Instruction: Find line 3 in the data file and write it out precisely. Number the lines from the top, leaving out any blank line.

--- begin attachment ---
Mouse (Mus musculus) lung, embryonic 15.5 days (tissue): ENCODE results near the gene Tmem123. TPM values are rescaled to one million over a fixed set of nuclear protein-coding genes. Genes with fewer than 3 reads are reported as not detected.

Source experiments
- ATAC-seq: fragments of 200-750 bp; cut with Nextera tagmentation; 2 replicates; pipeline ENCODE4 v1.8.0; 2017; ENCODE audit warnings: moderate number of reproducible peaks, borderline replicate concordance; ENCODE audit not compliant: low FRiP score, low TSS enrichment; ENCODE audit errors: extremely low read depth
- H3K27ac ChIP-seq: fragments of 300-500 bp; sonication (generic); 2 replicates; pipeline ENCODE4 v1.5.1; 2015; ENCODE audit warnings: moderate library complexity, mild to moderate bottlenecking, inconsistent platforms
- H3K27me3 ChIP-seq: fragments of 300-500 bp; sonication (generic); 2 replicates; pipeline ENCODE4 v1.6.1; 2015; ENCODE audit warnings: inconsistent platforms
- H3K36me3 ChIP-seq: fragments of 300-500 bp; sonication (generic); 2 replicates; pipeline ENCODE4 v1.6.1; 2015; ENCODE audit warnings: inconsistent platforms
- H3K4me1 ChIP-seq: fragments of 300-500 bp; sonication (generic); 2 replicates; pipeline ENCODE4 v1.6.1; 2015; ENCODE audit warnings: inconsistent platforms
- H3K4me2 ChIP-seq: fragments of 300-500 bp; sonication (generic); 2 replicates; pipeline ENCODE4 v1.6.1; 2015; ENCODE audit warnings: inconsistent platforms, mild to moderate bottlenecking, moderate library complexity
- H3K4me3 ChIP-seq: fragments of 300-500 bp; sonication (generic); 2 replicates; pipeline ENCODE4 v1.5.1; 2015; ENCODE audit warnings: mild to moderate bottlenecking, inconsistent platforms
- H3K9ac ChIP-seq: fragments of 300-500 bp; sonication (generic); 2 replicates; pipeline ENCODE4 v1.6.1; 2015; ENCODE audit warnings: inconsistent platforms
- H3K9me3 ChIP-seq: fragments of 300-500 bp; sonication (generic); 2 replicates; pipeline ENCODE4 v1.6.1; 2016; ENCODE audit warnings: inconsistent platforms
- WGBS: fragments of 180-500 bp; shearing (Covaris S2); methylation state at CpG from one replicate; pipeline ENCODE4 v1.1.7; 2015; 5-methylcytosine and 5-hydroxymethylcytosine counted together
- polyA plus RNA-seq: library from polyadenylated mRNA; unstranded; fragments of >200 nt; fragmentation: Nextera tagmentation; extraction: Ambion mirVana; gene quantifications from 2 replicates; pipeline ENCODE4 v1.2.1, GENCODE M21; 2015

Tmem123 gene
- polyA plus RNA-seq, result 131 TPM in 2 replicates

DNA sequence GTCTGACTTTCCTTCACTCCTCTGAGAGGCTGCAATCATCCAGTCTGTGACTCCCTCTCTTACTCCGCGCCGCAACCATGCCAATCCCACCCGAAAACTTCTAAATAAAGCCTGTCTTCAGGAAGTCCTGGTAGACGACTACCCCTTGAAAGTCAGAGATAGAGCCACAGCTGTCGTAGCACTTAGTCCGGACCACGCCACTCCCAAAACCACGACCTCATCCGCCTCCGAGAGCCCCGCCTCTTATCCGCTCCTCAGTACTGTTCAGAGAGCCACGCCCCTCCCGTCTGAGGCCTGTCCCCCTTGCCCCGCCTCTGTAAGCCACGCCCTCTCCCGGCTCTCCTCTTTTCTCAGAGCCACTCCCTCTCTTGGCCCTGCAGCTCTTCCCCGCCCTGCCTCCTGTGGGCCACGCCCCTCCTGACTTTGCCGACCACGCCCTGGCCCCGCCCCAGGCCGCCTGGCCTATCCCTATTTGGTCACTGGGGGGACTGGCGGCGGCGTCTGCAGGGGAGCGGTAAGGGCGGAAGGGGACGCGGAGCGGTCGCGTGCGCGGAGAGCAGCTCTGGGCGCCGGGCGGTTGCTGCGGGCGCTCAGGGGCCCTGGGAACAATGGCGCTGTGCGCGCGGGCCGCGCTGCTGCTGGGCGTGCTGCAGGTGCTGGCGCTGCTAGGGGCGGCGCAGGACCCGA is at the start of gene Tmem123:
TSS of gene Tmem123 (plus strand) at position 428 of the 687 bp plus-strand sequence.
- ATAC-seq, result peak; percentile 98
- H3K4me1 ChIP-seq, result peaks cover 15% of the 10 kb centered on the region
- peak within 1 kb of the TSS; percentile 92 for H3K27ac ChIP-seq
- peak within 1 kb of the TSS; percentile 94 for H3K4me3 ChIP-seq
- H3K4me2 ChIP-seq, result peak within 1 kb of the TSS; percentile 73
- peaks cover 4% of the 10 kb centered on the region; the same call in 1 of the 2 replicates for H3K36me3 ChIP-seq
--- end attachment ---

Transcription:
- ATAC-seq: fragments of 200-750 bp; cut with Nextera tagmentation; 2 replicates; pipeline ENCODE4 v1.8.0; 2017; ENCODE audit warnings: moderate number of reproducible peaks, borderline replicate concordance; ENCODE audit not compliant: low FRiP score, low TSS enrichment; ENCODE audit errors: extremely low read depth